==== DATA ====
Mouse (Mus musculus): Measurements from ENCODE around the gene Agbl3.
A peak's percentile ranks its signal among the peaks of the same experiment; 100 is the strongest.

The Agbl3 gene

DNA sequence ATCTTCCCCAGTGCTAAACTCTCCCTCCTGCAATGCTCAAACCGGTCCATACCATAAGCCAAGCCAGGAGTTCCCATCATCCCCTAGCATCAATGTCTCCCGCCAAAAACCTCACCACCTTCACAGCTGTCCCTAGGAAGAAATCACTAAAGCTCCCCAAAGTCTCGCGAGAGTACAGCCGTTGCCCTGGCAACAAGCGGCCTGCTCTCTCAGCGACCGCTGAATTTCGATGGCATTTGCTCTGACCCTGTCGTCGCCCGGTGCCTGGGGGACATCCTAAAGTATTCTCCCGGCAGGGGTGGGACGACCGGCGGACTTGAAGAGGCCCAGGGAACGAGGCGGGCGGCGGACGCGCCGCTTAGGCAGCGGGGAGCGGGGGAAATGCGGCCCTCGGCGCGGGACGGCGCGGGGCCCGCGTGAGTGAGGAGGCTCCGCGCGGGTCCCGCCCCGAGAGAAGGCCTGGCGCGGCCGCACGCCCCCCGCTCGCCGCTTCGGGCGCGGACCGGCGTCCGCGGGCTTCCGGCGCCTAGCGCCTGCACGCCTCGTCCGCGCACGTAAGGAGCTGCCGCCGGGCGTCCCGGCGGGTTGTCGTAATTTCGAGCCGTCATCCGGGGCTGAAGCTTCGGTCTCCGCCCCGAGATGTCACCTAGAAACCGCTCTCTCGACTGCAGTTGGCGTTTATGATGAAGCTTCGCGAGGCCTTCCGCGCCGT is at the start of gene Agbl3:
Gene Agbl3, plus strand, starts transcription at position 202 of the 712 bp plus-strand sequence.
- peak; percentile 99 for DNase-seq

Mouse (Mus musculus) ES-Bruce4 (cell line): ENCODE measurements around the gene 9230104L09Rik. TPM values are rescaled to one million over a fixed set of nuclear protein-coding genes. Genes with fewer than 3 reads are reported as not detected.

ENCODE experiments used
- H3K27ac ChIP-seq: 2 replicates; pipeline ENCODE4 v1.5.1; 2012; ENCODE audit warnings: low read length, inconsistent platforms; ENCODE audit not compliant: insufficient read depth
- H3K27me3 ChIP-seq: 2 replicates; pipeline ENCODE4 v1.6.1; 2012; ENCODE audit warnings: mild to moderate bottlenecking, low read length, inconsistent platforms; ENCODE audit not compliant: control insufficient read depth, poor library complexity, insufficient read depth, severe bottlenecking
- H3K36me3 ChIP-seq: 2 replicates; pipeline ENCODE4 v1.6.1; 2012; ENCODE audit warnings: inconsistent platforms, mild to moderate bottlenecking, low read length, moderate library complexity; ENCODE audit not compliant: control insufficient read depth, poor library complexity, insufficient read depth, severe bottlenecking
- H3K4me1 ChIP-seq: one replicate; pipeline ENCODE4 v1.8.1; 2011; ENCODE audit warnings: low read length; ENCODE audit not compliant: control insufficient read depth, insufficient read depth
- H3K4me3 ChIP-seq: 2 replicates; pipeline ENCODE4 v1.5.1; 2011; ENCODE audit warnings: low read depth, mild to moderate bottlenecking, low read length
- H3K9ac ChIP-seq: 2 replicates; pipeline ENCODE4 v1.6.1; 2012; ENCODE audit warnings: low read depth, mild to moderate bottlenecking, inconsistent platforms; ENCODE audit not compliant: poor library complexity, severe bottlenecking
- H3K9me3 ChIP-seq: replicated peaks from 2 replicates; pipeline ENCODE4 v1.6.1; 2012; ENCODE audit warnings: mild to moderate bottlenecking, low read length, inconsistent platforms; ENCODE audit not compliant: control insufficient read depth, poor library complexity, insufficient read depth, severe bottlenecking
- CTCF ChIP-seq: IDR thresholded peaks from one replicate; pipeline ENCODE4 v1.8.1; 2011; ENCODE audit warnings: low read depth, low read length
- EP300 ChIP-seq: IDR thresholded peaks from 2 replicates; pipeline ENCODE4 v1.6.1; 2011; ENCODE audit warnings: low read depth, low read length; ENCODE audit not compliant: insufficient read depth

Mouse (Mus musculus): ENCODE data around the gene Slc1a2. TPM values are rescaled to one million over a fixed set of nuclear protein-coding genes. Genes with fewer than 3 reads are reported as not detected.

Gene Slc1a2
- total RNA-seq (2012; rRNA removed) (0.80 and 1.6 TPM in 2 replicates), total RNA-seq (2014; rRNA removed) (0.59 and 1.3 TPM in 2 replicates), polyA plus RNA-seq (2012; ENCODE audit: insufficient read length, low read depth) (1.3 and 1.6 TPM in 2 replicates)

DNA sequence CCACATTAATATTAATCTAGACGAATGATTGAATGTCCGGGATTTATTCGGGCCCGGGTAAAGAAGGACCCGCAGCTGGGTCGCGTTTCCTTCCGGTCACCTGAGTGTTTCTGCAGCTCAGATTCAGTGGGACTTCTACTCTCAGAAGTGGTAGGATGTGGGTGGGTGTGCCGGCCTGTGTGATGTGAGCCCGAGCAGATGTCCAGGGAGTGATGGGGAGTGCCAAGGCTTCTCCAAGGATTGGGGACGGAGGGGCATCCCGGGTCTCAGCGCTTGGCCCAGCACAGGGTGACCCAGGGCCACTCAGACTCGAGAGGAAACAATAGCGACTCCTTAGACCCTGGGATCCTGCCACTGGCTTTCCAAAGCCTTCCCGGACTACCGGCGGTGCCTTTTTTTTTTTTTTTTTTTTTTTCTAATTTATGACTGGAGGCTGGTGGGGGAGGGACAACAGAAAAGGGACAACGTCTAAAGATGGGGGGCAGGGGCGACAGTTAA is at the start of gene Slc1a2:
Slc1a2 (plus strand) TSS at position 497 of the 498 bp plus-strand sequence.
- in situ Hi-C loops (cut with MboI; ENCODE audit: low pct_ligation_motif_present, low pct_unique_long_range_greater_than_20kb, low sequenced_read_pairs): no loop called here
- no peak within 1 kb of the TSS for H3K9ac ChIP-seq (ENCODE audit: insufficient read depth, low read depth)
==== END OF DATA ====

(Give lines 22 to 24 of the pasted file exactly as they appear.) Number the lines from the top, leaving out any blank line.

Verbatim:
Slc1a2 (plus strand) TSS at position 497 of the 498 bp plus-strand sequence.
- in situ Hi-C loops (cut with MboI; ENCODE audit: low pct_ligation_motif_present, low pct_unique_long_range_greater_than_20kb, low sequenced_read_pairs): no loop called here
- no peak within 1 kb of the TSS for H3K9ac ChIP-seq (ENCODE audit: insufficient read depth, low read depth)